... This may lead to a difference in the care workers approach and attitude, for example the latter may be perceived as having a lower social status and not respected as much as the former. As McFarquhar and Lowis (2000) noted Western society and culture enforce the notion that people generally, but women in particular, need to be beautiful (McFarquhar and Lowis, 2000). ...
... This was mentioned by some of the participants within this thesis, and how care homes were thought to be demonstrating elements of person-centred care by offering hairdressing (see quote 054, 21:15, on page 252 of chapter six). Research has shown that hair is important to maintain self-esteem, in particular for women, and this increases as they age (McFarquhar and Lowis, 2000). ...
Thesis
Background Many have reported the difficulty of defining ‘quality’ with several concepts emerging to characterise quality end of life care. People with dementia have been described as the ‘disadvantaged dying’ with poor end of life care. Towards the end of life people with dementia cannot report on the care they receive. It is therefore important to talk to carers; however, few have explored the views about end of life care from the carers’ perspective. Aim To explore the features of ‘good’ and ‘bad’ quality end of life care for people with dementia from the perspective of family carers. Method 1) A systematic review of qualitative studies which explored family carers’ views of quality end of life care for people with dementia. 2) A qualitative study with 46 in-depth interviews with carers analysed using thematic analysis methods. Purposive sampling was used to recruit 1) family carers of someone who had recently received a diagnosis of dementia, 2) family carers currently caring for someone with dementia, and 3) bereaved family carers. Results Many elements to ‘good’ care were identified including: tailoring care, attention to the individual, respect and dignity. Participants perceived some basic principles such as compassion were lacking, particularly from nurses. The finer details of care such as clothing and appearance were important manifestations of social identity and personhood. Care for the carer was also important, with carers often being left to act as a care manager and navigate the health and social care systems. Conclusion At end of life not everyone with dementia will require input from specialist palliative care services; there are many basic principles to good quality end of life care. This study suggests that end of life care for someone with dementia may not be that different to dementia care in general.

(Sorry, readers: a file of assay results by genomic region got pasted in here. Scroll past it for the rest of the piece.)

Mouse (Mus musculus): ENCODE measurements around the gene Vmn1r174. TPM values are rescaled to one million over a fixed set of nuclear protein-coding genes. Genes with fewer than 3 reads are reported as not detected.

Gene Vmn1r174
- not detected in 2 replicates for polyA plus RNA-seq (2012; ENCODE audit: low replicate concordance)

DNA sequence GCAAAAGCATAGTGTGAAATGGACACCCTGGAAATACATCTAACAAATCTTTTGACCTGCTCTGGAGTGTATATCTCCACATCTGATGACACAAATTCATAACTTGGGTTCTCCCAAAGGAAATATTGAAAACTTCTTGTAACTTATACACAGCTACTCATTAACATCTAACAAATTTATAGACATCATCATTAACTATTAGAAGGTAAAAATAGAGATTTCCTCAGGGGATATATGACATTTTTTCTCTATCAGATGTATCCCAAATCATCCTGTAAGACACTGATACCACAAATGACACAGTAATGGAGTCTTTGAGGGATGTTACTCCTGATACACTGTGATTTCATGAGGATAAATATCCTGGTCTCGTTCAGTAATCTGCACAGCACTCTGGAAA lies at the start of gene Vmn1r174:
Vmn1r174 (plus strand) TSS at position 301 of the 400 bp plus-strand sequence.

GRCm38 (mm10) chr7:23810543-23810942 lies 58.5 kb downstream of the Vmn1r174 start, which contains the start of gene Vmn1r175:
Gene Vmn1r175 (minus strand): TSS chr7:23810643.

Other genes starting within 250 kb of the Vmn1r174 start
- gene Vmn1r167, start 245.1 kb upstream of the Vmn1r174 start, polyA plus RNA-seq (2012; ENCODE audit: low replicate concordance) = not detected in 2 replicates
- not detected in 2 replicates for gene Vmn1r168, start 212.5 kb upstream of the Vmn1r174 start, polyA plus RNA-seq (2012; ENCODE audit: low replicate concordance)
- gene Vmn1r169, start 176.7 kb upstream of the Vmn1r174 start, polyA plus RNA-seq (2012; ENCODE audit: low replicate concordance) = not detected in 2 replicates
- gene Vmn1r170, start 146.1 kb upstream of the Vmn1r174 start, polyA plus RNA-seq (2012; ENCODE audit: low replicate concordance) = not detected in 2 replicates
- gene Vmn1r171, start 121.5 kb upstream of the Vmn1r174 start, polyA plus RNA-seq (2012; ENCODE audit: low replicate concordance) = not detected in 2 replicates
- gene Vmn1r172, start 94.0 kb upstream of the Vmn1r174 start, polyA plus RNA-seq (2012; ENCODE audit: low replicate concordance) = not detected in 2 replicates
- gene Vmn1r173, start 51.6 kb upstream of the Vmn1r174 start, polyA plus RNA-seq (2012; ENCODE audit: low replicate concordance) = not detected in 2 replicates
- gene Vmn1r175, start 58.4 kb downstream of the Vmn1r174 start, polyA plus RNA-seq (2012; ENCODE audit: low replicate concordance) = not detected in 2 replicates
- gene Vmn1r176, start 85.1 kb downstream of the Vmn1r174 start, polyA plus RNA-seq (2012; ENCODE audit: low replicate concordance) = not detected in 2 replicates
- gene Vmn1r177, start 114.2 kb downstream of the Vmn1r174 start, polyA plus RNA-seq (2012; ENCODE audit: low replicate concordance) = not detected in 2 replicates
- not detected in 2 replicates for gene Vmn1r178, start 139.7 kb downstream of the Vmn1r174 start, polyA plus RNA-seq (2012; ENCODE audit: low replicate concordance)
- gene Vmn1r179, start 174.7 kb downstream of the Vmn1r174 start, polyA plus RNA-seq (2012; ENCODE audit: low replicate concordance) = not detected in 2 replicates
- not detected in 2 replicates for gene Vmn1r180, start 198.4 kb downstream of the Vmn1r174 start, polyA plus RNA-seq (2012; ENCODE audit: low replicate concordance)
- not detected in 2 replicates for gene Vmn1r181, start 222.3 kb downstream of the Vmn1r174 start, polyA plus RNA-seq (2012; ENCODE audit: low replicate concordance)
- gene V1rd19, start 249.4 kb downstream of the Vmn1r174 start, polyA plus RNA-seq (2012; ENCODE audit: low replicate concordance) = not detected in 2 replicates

... Even when these personal-service encounters take place in health and social-care facilities such as hospitals, care homes and palliative-care settings (Higginson, Hearn and Myers 2000), they are rarely scrutinised as are other aspects of these environments. There is evidence, however, that hair is integral to our sense of self (Batchelor 2001) and that hairdressing is associated with self-esteem, especially for women, and that this association increases with age (McFarquhar and Lowis 2000). As a particular type of body work (Wolkowitz 2002(Wolkowitz , 2006, hairdressing is simultaneously a site of production (of an image) and consumption (of a service) (Stevenson 2001). ...